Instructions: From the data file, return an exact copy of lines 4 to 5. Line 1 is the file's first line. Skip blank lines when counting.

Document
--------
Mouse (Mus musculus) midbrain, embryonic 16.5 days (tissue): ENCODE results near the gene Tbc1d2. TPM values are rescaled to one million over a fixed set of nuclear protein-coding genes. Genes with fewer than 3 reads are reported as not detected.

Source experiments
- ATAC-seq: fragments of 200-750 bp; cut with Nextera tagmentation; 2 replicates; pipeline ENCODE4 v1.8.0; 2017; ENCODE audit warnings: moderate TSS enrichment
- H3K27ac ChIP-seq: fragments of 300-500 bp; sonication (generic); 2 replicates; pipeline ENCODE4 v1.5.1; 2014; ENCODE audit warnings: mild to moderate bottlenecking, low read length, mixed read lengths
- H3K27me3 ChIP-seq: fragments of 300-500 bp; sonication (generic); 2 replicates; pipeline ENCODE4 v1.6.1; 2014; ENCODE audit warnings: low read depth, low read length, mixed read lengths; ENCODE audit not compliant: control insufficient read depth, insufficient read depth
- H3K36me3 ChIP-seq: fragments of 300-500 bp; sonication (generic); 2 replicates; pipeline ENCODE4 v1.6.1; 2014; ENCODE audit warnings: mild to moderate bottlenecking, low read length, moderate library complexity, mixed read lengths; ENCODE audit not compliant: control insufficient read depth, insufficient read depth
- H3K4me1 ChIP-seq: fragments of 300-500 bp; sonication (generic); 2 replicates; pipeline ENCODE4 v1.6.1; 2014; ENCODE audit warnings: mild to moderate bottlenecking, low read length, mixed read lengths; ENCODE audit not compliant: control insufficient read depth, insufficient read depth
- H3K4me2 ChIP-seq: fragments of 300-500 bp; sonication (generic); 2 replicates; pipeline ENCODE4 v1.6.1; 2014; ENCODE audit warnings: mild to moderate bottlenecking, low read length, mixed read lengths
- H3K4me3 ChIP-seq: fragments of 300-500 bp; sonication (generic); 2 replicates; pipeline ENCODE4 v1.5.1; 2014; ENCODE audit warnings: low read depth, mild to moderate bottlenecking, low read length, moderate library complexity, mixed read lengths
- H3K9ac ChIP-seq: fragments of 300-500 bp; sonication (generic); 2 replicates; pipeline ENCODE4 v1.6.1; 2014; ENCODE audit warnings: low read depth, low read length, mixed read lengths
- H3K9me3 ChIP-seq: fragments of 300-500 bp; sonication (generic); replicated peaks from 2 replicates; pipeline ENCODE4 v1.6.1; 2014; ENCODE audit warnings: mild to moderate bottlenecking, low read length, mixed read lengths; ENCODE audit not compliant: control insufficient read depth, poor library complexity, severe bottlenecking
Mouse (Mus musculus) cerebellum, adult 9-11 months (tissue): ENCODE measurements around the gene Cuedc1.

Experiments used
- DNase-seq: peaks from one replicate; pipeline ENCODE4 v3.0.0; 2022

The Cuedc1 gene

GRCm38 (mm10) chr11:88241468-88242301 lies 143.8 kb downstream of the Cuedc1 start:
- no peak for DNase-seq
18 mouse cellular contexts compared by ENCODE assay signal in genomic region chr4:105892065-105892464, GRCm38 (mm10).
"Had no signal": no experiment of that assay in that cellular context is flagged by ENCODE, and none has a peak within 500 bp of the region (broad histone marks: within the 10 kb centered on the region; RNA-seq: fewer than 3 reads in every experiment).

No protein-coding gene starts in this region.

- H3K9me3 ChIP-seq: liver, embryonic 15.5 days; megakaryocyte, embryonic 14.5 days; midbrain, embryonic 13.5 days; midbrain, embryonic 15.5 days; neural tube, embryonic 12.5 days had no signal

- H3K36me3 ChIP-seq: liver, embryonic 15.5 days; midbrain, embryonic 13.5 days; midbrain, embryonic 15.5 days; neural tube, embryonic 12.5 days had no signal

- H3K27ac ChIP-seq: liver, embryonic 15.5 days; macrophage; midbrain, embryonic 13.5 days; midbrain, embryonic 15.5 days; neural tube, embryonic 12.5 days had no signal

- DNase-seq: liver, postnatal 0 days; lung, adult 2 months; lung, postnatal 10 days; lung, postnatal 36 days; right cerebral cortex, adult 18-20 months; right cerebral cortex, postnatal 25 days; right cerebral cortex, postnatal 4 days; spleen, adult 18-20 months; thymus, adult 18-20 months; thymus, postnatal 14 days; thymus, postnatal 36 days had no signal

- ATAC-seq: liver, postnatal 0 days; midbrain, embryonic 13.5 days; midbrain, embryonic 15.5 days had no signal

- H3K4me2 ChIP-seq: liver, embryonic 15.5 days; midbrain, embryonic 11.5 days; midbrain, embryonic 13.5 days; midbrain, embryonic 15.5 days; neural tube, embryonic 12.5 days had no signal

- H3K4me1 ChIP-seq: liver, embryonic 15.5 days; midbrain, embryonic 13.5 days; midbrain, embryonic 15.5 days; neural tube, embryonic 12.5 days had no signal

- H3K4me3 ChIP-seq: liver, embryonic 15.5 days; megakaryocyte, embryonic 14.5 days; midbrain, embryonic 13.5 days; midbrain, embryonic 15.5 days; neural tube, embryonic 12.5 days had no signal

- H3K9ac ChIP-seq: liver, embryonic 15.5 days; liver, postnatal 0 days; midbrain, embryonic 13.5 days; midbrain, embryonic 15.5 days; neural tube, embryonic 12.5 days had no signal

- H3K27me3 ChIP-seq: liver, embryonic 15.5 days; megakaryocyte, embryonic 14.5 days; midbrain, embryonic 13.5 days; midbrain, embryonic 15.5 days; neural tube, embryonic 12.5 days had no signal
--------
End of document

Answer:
- H3K27ac ChIP-seq: fragments of 300-500 bp; sonication (generic); 2 replicates; pipeline ENCODE4 v1.5.1; 2014; ENCODE audit warnings: mild to moderate bottlenecking, low read length, mixed read lengths
- H3K27me3 ChIP-seq: fragments of 300-500 bp; sonication (generic); 2 replicates; pipeline ENCODE4 v1.6.1; 2014; ENCODE audit warnings: low read depth, low read length, mixed read lengths; ENCODE audit not compliant: control insufficient read depth, insufficient read depth